I was out of Male airport by 930 am on Friday and hopped onto an airport ferry to take me to Male Island. Mohammed from the LuckyHiya Hotel had been waiting for me since 750am at the airport. Coconut trees, speedboats and ferries dotted the perimeter of the airport island as we pulled away. The Island of Male is a maze of smaller alleyways and wider main streets. You get around most of the city by bikes and scooters but older cars abound as private taxis. But for the petrol head in me, did see an Audi TT and a lime green Nissan Z350 this morning. Exhausted from my flight, I checked-in and fell asleep for a good five hours. By the time I woke up, all the shops were closed for prayer time and were due to open after 8:30pm. So I showered, ate a chicken sandwich and waited to meet Thorique who was my first local contact who was generously going to take me around the city on his bike. I think Thorique drove me around the entire island for my little shopping spree. I even got a snorkeling 101 lesson on the basics from the shop where I picked up my fins in Male. I was looking forward to my first snorkeling trip next weekend. Then we had dinner in a Maldivian restaurant where I tasted tuna rice with fried fish and a plate of nuts at the end which is just deconstructed Indian Paan. A perfect end to my first day in Male.
Weekends see lots of police out on the streets to discourage any disturbances. For women surprisingly, Male is very safe. I saw a number of women walking alone on the roads after 9:00pm and no one was bothering them. Apparently I’m told even thieves have a code here- they don’t steal from women! There was even a movie theater with 7D cinemas. Thorique was kind enough to give me an entire Island tour on our drive around. The variety of colors of all the buildings just brighten the skyline.
The Islands of Maldives & my finger pointing to where I’m going Lhaviyani atoll.
Saturday Morning, my breakfast was a plate of Mashuni which is tuna & coconut with roshi (maldivian for rotis) and some black tea. There is tuna everywhere. They love tuna here. I think maybe I’m going to be eating tuna for 3 weeks!
At the speedboat ferry station, the boat guys call out ‘Juvenile?’ & up shoots my hand, that’s me! I get into a pretty good looking speedboat and instantly rocket to a window seat. They told me to look out for dolphins oh I’m looking out alright. A girl with a gallon of paint and bathroom fittings is sitting next to me.
While my spirits were up and absolutely marveling at all the wonderful water I was looking at all around me, the boat geared up and began our 2.5 hours ride to Naifaru. Half the passengers on this boat were going to Naifaru. What was initially smooth sailing soon got a little bumpy with choppy seas. The skies were clear blue with overhanging clouds that didn’t look very ominous. We were passing islands with water villas and small beaches sloping into a hint of lovely azure waters that sold you on this place for the first time. I could see five ‘Thanks God’ stickers inside the boat from where I’m sitting. I’ve realized in life, the simpler your life is, the better God plays a part in it. The stiffer you are about sitting in the boat, the harder the ride feels. After a while if you relax all your muscles, there is a certain rhythm to it that you just fall into. That’s the romantic side of the story. Window high spray was washing the sides of the windows every time the boat dipped and jumped with the swells in the ocean. It was near Impossible to take pictures with so much motion.The boat felt fast and I tried an old remedy of mine – some chewing gum to keep my mind off just how much my innards were rolling. Around the boat all I could see was relaxed faces, a couple even sleeping while I grit my teeth and try to be as stoic as I can about my gut popping into my mouth every ten minutes. How do people do this for a living everyday? The Captain’s insides have got to be made of re-inforced, galvanised steel. Eating a light breakfast definitely helped control any serious motion sickness I could have felt.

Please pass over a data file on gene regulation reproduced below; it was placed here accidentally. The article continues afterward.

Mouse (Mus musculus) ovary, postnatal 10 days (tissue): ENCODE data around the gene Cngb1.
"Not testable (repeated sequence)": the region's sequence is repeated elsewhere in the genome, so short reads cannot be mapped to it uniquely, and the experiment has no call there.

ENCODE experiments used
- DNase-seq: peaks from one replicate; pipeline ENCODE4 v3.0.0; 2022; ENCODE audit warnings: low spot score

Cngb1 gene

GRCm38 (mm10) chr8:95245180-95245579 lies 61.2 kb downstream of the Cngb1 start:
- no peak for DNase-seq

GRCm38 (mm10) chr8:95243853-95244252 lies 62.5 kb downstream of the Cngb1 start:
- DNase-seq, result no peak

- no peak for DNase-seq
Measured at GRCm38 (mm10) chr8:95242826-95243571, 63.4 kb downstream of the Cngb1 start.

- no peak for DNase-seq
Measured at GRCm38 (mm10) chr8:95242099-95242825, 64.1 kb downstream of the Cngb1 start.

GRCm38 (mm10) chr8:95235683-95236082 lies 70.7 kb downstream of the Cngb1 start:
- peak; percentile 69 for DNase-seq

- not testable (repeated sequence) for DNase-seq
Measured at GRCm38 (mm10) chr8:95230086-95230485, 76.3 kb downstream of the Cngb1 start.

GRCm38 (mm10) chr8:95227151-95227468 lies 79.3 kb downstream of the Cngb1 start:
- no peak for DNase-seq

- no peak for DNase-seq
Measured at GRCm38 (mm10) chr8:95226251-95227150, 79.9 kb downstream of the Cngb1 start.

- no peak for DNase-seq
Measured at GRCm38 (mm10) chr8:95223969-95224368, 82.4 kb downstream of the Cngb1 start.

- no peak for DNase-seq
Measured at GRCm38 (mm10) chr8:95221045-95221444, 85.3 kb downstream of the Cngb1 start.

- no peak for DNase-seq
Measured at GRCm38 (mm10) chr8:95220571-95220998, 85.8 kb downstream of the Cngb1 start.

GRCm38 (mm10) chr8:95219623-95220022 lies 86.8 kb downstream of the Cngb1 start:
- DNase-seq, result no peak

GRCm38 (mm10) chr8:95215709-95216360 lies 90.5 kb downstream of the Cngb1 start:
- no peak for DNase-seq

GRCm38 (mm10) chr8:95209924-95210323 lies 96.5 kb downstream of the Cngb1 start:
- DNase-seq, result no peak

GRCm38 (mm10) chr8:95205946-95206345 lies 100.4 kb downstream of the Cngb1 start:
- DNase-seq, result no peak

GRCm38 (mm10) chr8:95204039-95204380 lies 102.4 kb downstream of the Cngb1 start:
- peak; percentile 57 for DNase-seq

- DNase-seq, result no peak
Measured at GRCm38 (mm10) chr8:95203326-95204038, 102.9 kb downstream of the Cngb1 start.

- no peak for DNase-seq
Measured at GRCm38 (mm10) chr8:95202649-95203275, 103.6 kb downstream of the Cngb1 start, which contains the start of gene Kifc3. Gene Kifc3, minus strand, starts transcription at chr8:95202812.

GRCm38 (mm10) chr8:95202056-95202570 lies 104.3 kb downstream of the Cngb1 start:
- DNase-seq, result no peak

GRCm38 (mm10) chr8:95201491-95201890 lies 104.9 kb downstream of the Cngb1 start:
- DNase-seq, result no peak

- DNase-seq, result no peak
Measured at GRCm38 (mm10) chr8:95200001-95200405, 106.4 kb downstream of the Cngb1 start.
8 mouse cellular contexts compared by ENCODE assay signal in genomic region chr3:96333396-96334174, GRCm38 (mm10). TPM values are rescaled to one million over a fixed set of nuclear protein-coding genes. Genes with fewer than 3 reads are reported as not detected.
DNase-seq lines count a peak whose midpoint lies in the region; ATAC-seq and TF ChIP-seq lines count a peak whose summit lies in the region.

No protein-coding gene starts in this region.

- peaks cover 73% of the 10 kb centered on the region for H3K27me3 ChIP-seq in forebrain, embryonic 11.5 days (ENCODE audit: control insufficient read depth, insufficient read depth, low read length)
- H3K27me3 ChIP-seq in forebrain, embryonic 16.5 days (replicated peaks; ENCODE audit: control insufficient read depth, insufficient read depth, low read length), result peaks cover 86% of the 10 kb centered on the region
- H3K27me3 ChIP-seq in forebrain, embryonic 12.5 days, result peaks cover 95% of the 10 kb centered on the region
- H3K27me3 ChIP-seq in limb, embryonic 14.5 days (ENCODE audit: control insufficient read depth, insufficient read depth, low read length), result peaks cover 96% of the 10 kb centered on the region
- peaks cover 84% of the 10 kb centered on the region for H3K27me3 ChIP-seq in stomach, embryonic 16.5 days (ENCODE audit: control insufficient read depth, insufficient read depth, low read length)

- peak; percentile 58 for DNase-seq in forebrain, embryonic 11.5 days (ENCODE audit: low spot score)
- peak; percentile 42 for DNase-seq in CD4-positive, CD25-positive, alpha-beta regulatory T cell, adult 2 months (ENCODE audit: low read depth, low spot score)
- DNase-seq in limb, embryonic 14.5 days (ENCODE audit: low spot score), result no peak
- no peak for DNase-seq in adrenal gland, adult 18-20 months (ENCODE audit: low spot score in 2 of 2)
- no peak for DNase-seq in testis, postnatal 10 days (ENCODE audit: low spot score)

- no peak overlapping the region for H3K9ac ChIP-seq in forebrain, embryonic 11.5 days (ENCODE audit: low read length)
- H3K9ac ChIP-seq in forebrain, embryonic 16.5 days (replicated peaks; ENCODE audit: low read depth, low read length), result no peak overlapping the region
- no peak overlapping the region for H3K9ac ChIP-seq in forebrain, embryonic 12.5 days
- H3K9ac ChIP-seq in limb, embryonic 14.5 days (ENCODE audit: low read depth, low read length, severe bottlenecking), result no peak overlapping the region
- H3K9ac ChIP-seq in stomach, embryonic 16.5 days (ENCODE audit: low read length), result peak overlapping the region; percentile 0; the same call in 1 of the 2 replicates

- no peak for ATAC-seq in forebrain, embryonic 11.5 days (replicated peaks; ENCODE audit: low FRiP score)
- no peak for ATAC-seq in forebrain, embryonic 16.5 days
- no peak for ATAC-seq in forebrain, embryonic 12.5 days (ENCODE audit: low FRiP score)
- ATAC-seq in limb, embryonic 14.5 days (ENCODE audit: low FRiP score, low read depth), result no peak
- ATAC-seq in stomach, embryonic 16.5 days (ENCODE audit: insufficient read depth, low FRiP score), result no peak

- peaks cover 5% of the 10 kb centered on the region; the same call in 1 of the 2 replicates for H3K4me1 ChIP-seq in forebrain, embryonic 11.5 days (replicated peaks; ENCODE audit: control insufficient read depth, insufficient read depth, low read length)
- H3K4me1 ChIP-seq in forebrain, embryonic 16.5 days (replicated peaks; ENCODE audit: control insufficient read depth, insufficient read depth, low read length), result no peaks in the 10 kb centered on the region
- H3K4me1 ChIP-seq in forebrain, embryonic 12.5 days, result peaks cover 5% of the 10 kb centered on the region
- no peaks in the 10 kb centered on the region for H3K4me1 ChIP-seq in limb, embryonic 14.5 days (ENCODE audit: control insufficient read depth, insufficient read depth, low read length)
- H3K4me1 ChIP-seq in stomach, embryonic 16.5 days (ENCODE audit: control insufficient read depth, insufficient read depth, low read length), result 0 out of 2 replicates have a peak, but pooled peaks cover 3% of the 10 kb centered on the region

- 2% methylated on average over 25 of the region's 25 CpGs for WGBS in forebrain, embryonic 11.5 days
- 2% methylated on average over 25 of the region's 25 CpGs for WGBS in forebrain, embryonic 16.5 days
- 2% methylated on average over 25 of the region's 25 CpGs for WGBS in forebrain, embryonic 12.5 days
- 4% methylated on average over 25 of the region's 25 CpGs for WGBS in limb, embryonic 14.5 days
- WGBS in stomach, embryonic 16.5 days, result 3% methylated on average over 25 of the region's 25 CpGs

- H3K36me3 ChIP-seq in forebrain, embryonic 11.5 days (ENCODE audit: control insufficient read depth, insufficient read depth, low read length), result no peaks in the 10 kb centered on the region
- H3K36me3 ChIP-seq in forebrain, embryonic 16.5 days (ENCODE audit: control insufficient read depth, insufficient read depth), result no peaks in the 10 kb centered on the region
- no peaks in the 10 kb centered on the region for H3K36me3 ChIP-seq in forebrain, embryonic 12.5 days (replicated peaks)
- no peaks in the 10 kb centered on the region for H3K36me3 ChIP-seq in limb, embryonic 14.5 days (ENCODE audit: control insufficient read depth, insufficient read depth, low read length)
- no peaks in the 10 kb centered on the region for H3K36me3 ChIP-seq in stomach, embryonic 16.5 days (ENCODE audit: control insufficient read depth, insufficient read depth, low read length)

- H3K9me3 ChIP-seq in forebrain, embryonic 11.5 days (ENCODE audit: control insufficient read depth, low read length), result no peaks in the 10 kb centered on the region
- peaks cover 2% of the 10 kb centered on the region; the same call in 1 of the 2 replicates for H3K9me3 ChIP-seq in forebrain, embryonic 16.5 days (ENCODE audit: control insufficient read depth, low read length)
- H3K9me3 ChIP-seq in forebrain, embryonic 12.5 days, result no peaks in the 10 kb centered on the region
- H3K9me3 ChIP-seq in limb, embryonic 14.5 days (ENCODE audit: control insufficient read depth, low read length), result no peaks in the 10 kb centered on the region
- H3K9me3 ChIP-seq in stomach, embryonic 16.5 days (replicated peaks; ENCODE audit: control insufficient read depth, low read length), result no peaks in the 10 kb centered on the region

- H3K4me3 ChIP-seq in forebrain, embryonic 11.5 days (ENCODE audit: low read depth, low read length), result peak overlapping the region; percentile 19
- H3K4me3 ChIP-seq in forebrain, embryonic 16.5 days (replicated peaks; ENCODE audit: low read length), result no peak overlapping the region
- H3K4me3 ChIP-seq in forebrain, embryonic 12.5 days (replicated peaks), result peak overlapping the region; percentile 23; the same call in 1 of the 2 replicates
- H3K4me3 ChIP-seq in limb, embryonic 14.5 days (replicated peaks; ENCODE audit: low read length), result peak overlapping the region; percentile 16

I focus on the horizon to get my mind off the lurching. A cloud that looked like a hand tickling the underside of something, an old man like on the voice celebrity audition was smiling at me. Then there was a funnel cloud going up into the sky like a twister emerging from the blue. The water changes color in places from deep sapphire blue to bright emerald green. This is so far from the desert that I have come in 2 days. After arriving at Naifaru, I meet up with Collette and get shown my room while the other volunteers are out snorkeling already. I shower and crash for a few more hours until they all get back. Later in the evening, I get to meet all the volunteers – there are totally 8 of us here right now. We have dinner together and then a short meeting with the head of the Primary School who briefs us on what to expect tomorrow when school begins. Time for some shut eye now so that we are bright & early to start our first day of volunteering on Sunday.